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[174] passed he was dismayed as he noted that the sound of battle was coming nearer, and he rightly divined that his right wing was receding before the dashing soldiers of the South. He ordered McCook to dispute every inch of the ground; but McCook's command was soon torn to pieces and disorganized, except the division of Sheridan.

The latter stood firm against the overwhelming numbers, a stand that attracted the attention of the country and brought him military fame. He checked the onrushing Confederates at the point of the bayonet; he formed a new line under fire. In his first position Sheridan held his ground for two hours. The Confederate attack had also fallen heavily on Negley, who was stationed on Sheridan's left, and on Palmer, both of Thomas' center. Rousseau commanding the reserves, and Van Cleve of Crittenden's forces were ordered to the support of the Union center and right. Here, for two hours longer the battle raged with unabated fury, and the slaughter of brave men on both sides was appalling. Three times the whole Confederate left and center were thrown against the Union divisions, but failed to break the lines. At length when their cartridge boxes were empty Sheridan's men could do nothing but retire for more ammunition, and they did this in good order to a rolling plain near the Nashville road. But Rousseau of Thomas' center was there to check the Confederate advance.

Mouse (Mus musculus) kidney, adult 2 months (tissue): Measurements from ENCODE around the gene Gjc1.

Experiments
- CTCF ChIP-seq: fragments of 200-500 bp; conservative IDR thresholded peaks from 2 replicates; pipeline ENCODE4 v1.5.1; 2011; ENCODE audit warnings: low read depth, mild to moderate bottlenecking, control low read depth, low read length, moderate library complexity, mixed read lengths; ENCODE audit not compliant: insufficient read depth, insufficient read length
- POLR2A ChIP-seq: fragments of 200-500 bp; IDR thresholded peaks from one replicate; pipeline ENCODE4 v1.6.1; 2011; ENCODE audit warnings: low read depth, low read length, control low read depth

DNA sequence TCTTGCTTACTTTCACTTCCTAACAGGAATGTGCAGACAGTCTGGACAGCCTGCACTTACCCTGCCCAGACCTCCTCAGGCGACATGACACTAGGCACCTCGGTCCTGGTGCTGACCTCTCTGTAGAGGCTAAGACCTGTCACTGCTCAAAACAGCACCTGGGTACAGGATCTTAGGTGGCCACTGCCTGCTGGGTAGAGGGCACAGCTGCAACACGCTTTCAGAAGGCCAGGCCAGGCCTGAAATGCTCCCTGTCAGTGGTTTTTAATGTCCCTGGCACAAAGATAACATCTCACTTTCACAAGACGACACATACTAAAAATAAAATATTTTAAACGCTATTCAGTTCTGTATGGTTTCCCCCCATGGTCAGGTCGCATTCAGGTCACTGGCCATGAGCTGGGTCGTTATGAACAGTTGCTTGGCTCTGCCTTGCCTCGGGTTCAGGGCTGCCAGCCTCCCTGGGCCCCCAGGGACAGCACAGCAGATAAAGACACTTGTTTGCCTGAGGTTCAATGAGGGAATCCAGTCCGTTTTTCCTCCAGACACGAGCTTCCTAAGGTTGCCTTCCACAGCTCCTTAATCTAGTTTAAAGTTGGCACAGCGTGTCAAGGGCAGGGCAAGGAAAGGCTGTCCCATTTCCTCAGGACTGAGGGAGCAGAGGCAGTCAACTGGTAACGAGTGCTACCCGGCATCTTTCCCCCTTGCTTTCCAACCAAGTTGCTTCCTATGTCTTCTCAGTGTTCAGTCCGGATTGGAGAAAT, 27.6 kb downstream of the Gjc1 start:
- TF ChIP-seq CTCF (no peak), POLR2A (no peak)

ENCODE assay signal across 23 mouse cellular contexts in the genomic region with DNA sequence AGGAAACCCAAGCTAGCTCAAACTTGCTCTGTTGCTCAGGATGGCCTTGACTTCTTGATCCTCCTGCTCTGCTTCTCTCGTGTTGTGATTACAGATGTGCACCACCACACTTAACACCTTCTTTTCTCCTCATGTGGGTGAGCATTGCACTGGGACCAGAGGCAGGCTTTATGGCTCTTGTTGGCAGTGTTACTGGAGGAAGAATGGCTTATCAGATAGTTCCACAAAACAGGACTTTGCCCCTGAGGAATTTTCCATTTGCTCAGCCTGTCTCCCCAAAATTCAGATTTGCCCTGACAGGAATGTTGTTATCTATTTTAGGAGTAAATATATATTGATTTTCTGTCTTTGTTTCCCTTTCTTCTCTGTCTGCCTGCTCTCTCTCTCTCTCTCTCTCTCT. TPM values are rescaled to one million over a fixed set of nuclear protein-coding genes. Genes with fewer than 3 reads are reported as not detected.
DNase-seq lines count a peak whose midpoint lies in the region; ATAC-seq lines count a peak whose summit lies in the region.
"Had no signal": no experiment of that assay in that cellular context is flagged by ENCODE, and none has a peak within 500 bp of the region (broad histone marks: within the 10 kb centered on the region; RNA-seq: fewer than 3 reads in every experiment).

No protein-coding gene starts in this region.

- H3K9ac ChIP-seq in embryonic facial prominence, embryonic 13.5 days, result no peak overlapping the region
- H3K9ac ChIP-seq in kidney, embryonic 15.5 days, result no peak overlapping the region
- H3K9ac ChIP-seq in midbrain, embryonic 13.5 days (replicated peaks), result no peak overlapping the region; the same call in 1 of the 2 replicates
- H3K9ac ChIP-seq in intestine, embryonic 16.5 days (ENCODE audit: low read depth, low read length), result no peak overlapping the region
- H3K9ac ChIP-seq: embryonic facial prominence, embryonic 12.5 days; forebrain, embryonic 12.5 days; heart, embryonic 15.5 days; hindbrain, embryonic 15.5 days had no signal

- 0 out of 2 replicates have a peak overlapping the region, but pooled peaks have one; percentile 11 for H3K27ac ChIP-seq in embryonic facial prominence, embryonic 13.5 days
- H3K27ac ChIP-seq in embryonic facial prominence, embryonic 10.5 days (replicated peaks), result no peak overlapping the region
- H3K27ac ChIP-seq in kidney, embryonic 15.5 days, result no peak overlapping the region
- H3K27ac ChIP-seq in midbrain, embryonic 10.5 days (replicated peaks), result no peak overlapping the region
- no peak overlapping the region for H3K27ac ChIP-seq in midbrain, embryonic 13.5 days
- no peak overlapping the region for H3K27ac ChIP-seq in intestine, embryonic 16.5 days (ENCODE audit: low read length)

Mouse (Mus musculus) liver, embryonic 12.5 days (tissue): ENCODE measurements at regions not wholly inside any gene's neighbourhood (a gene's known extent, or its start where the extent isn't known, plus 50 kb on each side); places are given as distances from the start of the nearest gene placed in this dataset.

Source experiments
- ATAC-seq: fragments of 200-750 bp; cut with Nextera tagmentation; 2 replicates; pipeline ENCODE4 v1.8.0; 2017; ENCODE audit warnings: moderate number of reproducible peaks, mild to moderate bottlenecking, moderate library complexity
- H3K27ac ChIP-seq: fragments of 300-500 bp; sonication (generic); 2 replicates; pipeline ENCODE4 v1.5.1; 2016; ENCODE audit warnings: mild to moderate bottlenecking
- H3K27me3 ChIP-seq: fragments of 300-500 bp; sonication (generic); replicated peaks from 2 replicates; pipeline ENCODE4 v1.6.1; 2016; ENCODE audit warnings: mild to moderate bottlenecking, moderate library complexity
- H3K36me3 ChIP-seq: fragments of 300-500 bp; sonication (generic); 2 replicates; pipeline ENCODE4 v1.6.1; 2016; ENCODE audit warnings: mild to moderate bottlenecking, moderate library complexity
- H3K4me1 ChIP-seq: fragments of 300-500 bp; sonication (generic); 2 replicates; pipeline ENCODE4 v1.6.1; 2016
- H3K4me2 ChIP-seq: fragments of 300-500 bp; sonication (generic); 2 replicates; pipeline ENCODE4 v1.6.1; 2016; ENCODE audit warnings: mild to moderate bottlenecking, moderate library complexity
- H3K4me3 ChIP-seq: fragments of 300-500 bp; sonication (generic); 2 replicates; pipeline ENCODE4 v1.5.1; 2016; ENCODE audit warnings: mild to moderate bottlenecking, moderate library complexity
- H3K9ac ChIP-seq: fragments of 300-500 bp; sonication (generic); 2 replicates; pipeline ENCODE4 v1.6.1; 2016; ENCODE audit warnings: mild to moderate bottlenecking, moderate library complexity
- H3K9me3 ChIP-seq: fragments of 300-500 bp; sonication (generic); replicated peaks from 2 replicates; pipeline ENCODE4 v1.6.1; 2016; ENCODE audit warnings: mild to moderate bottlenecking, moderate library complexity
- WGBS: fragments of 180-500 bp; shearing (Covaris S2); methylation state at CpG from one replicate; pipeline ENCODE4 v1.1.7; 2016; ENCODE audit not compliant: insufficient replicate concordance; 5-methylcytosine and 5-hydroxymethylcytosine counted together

It was now past noon, and still the battle roar resounded unceasingly through the woods and hills about Murfreesboro. Though both hosts had struggled and suffered since early morning, they still held to their guns, pouring withering volleys into each other's ranks. The Federal right and center had been forced back at right angles to the position they had held when day dawned; and the Confederate left was swung around at right angles to its position of the morning. The Federal left rested on Stone's River, while Bragg's right was on the same stream and close to the line in blue. Meantime, Rosecrans had massed his artillery on a little hill over-

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Philip H. Sheridan (8)
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